In DWDSs, water temperature, water chemistry, and biodiversity undergo changes between waterworks plant and water consumers. This has been pointed out already by the World Health Organization (WHO) in 2006 with the biological stability of drinking water, who indicated the importance of the biological stability of drinking water in the context of microbiological safety [3]. A comprehensive assessment of the biological stability of drinking water is provided by Prest et al. [4]; biological stability is a complex, multifactorial process that encompasses interactions between water temperature, water chemistry, pipe material and structure, water flow velocities, biofilm formation, and colonization by invertebrates. However, up to now, the biological stability of drinking water has not attracted the focus of many drinking water companies, and their knowledge of DWDSs is insufficient. Many of them look at their DWDS as a black box with a clean water feed and an output of water within consumers’ households. Knowledge regarding the invertebrate community in drinking water networks is still scarce, and monitoring of DWDSs is not yet the focus of the drinking water pipe management; available data are withheld because of the negative impact on drinking water users. Most of the pipe inhabitants found in drinking water systems are typical freshwater organisms that do not occur in raw water, respectively, and are not typical for drinking water treatment filters.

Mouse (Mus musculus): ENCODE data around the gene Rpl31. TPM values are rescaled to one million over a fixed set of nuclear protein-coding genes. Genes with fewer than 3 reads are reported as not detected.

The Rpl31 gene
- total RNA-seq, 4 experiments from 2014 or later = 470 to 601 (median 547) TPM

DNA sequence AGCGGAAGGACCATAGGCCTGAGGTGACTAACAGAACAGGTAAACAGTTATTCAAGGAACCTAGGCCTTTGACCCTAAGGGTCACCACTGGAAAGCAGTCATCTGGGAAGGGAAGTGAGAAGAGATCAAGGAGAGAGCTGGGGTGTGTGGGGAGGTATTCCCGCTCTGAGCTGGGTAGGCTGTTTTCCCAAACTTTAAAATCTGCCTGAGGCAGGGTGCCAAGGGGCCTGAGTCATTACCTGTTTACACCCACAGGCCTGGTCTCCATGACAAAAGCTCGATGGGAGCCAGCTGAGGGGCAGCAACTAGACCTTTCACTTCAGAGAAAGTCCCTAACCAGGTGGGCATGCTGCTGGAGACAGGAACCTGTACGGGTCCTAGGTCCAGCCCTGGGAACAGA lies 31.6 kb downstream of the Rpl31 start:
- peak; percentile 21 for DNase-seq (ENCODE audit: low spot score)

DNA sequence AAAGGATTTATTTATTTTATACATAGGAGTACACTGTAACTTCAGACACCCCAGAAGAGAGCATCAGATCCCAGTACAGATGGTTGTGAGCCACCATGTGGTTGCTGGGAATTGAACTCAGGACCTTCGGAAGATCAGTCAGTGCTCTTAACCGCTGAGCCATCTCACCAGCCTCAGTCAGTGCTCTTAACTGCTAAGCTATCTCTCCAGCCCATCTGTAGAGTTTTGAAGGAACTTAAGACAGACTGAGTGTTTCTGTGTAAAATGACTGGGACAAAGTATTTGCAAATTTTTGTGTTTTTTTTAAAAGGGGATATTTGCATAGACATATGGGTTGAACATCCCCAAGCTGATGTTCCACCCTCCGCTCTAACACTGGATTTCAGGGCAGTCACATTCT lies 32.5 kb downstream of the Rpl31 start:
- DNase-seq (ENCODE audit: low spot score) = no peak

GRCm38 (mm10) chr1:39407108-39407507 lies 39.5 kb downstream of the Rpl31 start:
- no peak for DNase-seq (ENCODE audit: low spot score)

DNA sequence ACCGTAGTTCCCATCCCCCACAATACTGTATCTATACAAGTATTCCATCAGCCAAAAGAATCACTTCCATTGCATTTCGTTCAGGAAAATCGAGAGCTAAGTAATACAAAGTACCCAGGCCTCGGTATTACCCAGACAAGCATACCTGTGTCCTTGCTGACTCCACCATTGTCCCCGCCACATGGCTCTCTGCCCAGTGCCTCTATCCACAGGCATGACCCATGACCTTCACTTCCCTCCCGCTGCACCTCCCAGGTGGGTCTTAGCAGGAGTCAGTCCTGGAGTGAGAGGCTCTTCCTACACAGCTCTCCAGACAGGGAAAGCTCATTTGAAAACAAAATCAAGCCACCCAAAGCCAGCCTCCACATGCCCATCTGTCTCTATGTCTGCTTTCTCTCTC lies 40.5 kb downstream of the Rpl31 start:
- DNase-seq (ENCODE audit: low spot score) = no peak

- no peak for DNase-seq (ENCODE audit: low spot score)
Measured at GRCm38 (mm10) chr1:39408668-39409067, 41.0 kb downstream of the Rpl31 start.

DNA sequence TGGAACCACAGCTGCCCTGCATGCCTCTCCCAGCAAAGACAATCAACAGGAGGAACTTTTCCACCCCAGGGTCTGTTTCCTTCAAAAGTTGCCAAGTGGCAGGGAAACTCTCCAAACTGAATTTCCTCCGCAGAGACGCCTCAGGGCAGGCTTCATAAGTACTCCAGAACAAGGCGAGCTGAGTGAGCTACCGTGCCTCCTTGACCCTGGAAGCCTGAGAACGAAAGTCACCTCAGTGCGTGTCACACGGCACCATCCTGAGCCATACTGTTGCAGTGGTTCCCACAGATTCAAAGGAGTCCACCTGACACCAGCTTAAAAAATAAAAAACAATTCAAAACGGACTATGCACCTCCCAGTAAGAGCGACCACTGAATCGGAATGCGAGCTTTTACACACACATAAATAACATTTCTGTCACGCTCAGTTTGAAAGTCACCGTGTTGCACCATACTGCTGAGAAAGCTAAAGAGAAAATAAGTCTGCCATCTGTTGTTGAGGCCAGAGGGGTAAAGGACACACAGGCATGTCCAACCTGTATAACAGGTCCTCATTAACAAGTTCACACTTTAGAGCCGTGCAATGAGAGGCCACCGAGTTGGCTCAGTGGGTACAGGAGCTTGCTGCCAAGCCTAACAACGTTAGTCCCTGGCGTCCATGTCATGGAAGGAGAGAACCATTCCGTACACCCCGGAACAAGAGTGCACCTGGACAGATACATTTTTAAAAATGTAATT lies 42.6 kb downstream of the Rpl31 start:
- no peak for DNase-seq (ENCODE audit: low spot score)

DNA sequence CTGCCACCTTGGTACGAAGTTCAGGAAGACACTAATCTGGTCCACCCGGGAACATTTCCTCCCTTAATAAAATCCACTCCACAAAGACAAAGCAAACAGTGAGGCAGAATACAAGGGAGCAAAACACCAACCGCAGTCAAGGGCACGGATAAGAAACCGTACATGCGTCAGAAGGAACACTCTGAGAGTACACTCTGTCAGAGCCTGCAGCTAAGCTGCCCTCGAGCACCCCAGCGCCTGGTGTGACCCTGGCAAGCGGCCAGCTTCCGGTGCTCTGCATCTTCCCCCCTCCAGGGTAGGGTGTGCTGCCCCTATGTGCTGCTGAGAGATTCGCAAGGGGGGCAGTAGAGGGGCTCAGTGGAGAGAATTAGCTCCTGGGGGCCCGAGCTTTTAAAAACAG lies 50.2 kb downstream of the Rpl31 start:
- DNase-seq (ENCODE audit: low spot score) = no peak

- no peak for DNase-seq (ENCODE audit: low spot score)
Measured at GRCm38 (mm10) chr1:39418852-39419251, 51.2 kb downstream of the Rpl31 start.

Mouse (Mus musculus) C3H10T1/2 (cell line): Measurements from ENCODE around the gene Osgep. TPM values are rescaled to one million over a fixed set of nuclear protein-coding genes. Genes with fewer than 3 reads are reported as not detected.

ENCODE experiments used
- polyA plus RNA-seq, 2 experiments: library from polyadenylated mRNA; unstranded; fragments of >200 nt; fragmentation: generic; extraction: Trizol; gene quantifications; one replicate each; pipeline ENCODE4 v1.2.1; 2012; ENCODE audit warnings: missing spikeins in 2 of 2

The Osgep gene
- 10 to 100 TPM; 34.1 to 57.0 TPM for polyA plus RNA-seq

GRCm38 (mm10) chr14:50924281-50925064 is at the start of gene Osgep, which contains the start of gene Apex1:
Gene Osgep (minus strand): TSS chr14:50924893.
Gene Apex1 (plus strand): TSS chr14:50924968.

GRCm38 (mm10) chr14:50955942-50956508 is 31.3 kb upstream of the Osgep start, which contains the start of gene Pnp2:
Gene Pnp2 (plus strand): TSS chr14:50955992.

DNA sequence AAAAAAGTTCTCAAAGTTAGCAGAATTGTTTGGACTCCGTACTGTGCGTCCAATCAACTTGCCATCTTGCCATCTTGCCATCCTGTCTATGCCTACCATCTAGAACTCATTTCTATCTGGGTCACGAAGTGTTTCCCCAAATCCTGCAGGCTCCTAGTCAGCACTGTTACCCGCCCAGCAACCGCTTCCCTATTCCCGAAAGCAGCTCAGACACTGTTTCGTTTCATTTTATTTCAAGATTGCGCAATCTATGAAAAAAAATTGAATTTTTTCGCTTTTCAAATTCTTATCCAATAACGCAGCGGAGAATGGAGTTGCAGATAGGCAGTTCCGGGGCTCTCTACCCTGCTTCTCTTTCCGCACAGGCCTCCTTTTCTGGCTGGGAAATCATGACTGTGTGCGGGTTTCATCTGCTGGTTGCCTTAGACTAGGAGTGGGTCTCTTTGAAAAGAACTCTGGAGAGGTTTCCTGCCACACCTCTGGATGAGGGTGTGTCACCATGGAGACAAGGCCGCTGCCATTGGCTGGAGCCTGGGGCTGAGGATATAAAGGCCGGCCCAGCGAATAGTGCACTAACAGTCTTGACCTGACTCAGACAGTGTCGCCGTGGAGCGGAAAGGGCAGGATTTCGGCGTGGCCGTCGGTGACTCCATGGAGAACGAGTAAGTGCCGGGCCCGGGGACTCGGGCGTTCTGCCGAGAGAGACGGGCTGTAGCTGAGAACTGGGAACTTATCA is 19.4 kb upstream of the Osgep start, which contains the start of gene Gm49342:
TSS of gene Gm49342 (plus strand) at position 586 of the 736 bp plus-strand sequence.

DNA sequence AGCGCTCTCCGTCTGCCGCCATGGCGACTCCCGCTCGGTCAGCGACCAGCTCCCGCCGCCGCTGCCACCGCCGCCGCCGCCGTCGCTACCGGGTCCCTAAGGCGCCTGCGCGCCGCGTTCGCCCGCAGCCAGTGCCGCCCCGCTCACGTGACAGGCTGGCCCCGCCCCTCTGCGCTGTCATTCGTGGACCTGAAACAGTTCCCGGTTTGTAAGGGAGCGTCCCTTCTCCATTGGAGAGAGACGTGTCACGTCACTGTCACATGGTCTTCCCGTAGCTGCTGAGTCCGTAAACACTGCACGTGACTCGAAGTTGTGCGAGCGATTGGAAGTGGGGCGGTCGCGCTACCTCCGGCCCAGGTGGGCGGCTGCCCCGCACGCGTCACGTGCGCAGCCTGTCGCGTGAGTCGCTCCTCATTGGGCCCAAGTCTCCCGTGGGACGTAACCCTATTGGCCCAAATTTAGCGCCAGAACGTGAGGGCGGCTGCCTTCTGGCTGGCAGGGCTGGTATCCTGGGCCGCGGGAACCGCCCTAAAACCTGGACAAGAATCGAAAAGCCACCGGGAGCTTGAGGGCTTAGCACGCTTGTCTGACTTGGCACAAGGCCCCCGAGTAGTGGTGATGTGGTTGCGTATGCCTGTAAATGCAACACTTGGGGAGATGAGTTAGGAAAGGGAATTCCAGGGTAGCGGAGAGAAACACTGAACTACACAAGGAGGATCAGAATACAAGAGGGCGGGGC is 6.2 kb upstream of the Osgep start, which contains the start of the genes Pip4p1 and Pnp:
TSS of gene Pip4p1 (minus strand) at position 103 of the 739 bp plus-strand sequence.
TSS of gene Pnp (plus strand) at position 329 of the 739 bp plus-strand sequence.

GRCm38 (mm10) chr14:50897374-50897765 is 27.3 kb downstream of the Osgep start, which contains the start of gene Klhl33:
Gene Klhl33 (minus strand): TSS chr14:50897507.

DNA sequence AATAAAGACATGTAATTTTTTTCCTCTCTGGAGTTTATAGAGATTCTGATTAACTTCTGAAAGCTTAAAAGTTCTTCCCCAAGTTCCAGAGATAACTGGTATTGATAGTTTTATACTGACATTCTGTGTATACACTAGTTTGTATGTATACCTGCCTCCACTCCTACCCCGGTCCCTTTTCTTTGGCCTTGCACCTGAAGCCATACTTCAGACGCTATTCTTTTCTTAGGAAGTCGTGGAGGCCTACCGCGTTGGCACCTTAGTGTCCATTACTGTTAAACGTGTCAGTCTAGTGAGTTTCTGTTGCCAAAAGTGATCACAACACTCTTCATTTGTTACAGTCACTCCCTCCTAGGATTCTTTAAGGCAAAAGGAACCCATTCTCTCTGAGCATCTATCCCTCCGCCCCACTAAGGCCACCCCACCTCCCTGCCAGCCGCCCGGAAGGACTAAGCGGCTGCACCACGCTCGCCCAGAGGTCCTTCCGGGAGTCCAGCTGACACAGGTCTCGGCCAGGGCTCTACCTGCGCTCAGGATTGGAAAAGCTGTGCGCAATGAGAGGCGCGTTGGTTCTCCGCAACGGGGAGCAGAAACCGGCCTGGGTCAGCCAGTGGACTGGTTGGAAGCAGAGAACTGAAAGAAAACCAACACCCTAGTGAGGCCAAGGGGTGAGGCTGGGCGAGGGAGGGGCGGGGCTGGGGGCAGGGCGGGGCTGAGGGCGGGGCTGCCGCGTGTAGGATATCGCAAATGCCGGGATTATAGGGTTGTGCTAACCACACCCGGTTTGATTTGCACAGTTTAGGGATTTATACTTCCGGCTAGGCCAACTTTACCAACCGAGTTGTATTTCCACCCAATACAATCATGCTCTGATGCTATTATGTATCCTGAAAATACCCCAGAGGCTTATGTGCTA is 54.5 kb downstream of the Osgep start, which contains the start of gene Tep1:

The occurrence of invertebrates in drinking water networks has been known for at least 100 years, mainly by water lice (Asellus aquaticus) and freshwater shrimps (Gammarus pulex) which have entered homes via their taps. Some of the more or less anesthetic invertebrates are midge larvae, snails, water lice, and worms, such as oligochaetes and nematodes. Complaints about drinking water quality are common, mainly by water colors (humic substances and pipe corrosion products) and by microbial contamination. Too, visible invertebrates (>0.5 mm) within house filters or in tap water occur and lead to a rejection of the water.
Increasing abundances of drinking water pipe inhabitants, the mass development of some species, and the spreading of some “new” pipe inhabitants such as water snails and chironomid larvae led to this Special Issue on “Invertebrates in Drinking Water Networks”. It contributes to a better understanding of the biological stability of drinking water and presents some new methodological approaches to support further research.
The Special Issue presents papers concerning large-scale investigations in different drinking water networks from the Netherlands [5], the role of methane as a substrate for bacteria [6], sediment formation in DWDSs [7], climate change effects on DWDSs [8], and the risk of the mass development of chironomid larvae [9].